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Illegal hunting with dogs

GUIDELINES:  ILLEGAL DOG HUNTING

Agri SA’s Rural Safety Committee recently spent considerable time discussing the problem of illegal hunting with dogs.  Although this is a growing problem, land owners should take extreme care in their actions that could make them liable for prosecution:

The following practical guidelines were compiled:

  • Gathering of evidence and protecting the crime scene by:
  • Keeping evidence of the crime scene uncontaminated until recorded and collected by police, e.g. vehicle tracks, suspect and animal spoor.
  • Ensuring that there are no further suspects in the area.
  • Protecting evidence that may be destroyed.
  • Entry point, open gate, damage fence.
  • No eating, drinking or smoking at the crime scene.
  • Gathering names and addresses of possible witnesses.
  • Not discussing facts with witnesses.
  • Making notes on position of vehicles, suspects, dogs, gates, fences etc.
  • Where possible, take photographs of vehicles, dogs and suspects.
  • Nature Conservation Organisations should immediately be involved and to assist with complaints with illegal hunting.
  • Get the nearest SPCA involved who can also deal with the confiscation of dogs.
  • Farmer Associations should involve the local National Prosecuting Authority at their meetings, where assistance on how to deal with issues of illegal hunting should be discussed.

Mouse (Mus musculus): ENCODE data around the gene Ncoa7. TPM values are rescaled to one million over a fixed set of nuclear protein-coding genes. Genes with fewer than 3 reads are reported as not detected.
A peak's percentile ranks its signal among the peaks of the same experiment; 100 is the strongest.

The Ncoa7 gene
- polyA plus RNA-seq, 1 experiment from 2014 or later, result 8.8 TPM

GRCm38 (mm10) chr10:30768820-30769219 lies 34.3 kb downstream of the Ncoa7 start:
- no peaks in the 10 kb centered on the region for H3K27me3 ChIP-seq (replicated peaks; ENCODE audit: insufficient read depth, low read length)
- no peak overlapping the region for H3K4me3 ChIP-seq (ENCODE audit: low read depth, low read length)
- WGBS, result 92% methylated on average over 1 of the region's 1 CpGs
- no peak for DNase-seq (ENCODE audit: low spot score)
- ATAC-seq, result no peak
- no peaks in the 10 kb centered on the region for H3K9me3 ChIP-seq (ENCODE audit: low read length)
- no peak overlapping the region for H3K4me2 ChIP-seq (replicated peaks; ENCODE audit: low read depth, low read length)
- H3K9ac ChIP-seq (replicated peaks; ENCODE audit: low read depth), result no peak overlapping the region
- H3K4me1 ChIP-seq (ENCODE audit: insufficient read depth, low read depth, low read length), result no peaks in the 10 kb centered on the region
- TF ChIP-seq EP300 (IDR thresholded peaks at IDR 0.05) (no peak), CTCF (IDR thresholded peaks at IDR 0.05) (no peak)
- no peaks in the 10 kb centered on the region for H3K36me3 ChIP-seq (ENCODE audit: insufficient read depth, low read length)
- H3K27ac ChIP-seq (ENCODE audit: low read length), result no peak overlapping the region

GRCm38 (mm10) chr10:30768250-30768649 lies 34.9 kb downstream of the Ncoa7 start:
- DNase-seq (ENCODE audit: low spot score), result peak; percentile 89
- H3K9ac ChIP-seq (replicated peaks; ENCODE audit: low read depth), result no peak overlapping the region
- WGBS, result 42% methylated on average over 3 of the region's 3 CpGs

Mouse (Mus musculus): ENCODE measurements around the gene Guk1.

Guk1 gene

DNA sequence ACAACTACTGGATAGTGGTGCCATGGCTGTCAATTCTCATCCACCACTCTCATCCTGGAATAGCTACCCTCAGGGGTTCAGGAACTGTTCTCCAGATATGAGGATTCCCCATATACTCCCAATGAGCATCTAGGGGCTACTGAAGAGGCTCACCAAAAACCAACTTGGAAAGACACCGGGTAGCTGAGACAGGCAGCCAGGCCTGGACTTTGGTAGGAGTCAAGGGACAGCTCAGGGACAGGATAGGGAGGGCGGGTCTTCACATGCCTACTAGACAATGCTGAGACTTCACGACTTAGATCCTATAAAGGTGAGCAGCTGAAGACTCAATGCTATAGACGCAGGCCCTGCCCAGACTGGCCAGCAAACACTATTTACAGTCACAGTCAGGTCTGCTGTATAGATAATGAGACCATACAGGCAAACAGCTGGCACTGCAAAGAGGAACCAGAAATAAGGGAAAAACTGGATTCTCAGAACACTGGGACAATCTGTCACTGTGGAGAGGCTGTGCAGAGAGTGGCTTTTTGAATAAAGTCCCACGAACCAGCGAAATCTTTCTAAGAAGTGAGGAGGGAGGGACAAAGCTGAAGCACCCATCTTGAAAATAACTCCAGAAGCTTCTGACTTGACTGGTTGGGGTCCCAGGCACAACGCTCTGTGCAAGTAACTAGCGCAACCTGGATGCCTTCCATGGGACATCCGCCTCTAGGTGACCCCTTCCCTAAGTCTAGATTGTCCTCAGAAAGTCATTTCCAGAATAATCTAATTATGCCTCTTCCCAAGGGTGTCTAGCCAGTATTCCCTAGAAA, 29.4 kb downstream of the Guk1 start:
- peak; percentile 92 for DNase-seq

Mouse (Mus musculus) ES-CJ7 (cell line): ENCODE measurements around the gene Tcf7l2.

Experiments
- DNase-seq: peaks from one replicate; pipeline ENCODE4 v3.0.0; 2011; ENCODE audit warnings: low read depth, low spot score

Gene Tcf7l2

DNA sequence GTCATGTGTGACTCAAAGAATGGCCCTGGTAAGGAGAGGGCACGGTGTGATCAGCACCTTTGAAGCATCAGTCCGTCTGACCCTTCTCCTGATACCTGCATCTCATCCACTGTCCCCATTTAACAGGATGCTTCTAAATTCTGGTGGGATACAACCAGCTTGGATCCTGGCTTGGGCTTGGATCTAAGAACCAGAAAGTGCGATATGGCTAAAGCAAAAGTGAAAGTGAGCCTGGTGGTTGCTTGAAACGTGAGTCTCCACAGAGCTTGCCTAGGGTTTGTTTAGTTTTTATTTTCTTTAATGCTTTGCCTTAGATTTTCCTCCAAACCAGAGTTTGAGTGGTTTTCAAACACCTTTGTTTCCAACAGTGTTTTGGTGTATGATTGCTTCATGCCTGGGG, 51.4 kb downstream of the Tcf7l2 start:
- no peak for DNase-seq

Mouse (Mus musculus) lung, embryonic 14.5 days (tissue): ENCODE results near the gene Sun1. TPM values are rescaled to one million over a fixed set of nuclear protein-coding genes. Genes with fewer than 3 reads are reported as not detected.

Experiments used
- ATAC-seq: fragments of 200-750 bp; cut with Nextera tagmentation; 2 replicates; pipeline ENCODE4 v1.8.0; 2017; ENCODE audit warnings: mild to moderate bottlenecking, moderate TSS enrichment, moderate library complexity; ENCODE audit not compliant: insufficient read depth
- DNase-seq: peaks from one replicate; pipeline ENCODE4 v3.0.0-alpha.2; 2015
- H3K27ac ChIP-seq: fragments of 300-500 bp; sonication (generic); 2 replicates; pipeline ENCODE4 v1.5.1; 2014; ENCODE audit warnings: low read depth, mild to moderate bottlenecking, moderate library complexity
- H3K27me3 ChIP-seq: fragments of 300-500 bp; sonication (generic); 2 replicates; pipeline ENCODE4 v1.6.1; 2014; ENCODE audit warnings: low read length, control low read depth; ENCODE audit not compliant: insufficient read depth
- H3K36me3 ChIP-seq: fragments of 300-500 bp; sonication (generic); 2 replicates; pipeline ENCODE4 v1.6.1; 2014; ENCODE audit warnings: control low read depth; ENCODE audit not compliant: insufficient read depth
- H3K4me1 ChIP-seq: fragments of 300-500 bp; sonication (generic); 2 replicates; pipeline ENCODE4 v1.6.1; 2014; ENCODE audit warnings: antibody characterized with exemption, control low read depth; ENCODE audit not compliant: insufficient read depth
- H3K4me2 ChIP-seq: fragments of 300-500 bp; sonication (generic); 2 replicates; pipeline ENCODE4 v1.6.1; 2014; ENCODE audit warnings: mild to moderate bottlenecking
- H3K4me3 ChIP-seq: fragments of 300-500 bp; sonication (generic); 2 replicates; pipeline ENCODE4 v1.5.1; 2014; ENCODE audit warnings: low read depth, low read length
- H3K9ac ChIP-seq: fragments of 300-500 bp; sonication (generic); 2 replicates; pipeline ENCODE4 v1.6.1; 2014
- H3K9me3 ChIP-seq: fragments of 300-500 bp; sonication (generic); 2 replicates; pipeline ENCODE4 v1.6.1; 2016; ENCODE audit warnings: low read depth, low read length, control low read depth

• Get involved with the local police and Sector Community Policing Forum.
  • Utilise the Local Priority Committee to develop action plans to deal with the problem, such as patrols and increase awareness programmes.
  • In the event of damages caused by dogs, land owners must also open a case of malicious damage to property and insists on a compensatory fine declaring the value of the property.
  • If hunting was previously permitted and the land owner now wishes to cease hunting, a legal procedure should be followed to inform neighbours, tenants, community members etc that it will no longer be permitted.

Click here for the full English report.

Click here for the full Afrikaans report.

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November 2017

The November newsletter contains articles relating to municipalities and stray dogs ; PMiC seeks information for institutional memory ; from the news desk of PMiC, extension of period for commenting on Scientific Assessment ; scab infected jackal to be seen and the first extract from article by Dr. Gerhard Verdoorn on "Roofdiere en boere:  ken jou vyand". Read here

 

 

October 2017

Predation Specialist Niel Viljoen tells of his adventures during a study tour to the US recently, activities that was monitored by the Predation Management Information Centre (PMiC) during October ; Predation Management Manual teaches how to apply integrated predation management and a systems-thinking analysis of predator conflict management on selected SA farms by Tim Snow.  Read here

A systems-thinking analysis of predator conflict management on selected SA farms